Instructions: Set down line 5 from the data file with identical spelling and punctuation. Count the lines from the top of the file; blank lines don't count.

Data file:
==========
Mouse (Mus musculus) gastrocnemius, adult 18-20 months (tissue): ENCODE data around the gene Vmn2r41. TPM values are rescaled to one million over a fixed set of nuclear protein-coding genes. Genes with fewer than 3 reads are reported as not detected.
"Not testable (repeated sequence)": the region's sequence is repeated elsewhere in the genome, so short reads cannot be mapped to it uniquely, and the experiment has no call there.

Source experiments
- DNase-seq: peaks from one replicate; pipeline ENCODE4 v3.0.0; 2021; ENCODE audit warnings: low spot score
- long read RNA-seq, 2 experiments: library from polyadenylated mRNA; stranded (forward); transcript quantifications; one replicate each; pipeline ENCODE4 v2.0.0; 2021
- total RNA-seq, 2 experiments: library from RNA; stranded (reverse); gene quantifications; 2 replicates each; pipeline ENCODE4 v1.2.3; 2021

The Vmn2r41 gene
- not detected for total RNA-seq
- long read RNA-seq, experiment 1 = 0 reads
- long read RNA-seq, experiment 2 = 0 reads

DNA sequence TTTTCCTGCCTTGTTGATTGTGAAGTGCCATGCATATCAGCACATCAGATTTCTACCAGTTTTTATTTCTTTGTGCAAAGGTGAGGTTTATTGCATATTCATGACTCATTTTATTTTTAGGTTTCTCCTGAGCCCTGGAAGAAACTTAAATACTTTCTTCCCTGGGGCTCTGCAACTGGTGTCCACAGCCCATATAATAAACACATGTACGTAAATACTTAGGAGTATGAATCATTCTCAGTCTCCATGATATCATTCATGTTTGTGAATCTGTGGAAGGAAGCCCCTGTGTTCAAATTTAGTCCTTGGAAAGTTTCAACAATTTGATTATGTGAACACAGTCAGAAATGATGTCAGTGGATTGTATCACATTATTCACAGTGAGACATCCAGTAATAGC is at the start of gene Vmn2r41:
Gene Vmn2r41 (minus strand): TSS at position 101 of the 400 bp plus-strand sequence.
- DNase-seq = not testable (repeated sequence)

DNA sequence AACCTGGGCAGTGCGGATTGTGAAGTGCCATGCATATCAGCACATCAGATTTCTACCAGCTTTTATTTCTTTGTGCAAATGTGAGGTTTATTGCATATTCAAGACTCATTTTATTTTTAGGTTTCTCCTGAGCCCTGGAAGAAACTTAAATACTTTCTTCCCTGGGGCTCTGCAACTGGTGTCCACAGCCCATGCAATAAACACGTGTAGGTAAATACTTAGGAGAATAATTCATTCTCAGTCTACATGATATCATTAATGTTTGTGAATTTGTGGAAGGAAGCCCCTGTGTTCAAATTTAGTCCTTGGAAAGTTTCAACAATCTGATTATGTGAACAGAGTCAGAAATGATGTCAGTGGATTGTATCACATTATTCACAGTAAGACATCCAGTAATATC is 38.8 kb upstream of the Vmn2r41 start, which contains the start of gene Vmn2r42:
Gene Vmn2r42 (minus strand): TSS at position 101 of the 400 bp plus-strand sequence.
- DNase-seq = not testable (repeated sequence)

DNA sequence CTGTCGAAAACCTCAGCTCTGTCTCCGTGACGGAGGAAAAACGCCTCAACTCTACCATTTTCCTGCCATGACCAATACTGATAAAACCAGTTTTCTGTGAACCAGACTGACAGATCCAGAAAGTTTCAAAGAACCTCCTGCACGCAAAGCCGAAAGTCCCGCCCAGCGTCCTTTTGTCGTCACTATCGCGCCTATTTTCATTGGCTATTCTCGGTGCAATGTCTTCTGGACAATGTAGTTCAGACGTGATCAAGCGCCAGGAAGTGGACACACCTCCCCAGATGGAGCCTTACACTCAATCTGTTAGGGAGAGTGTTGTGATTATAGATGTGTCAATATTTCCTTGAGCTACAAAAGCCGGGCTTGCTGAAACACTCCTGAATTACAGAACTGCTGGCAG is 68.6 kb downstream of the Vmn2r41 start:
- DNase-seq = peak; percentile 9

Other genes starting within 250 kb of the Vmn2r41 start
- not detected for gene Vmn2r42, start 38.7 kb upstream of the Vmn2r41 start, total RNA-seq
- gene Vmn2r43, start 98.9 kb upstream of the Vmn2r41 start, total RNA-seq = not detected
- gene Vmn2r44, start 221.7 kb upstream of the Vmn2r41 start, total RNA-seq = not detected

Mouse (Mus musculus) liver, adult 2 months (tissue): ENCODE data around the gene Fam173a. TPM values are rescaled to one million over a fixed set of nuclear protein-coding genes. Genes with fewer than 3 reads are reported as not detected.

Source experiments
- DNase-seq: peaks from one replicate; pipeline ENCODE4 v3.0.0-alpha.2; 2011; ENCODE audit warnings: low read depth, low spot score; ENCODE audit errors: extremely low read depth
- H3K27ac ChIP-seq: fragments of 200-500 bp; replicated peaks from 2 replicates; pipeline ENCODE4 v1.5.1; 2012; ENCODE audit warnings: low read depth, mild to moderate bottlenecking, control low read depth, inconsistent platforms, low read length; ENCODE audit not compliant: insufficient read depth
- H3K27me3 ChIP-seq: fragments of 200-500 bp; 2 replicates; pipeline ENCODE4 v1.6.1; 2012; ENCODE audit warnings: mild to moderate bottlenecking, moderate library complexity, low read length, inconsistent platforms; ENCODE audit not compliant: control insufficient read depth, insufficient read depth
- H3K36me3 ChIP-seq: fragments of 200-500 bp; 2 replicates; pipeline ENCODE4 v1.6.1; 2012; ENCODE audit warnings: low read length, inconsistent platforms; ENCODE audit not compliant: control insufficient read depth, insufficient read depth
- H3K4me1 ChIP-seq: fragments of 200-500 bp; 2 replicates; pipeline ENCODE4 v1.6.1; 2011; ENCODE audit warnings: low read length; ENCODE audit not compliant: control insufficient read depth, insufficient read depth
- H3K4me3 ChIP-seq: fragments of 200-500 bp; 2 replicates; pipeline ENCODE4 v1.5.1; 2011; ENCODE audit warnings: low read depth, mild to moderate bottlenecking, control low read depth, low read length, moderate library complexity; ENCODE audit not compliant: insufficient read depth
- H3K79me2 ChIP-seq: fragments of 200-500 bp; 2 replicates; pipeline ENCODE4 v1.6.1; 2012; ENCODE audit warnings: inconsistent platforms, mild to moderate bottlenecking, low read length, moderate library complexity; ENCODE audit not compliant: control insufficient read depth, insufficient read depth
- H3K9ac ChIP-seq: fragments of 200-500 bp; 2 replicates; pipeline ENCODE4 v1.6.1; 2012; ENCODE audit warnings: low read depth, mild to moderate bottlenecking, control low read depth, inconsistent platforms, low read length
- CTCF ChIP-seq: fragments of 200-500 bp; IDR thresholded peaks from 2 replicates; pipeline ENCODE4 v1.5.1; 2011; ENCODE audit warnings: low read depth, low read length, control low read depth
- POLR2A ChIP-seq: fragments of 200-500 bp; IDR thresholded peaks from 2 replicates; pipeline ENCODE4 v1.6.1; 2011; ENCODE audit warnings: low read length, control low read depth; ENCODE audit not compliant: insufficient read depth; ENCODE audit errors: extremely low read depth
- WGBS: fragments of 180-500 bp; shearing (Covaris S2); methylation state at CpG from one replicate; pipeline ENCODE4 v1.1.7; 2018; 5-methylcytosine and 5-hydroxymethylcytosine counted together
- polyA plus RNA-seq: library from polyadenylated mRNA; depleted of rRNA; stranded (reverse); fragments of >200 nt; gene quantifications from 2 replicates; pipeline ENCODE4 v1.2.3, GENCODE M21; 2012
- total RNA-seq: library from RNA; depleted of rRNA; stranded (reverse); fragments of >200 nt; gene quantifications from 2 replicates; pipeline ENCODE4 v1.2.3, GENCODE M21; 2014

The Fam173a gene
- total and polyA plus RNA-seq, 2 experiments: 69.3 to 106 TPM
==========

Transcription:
- long read RNA-seq, 2 experiments: library from polyadenylated mRNA; stranded (forward); transcript quantifications; one replicate each; pipeline ENCODE4 v2.0.0; 2021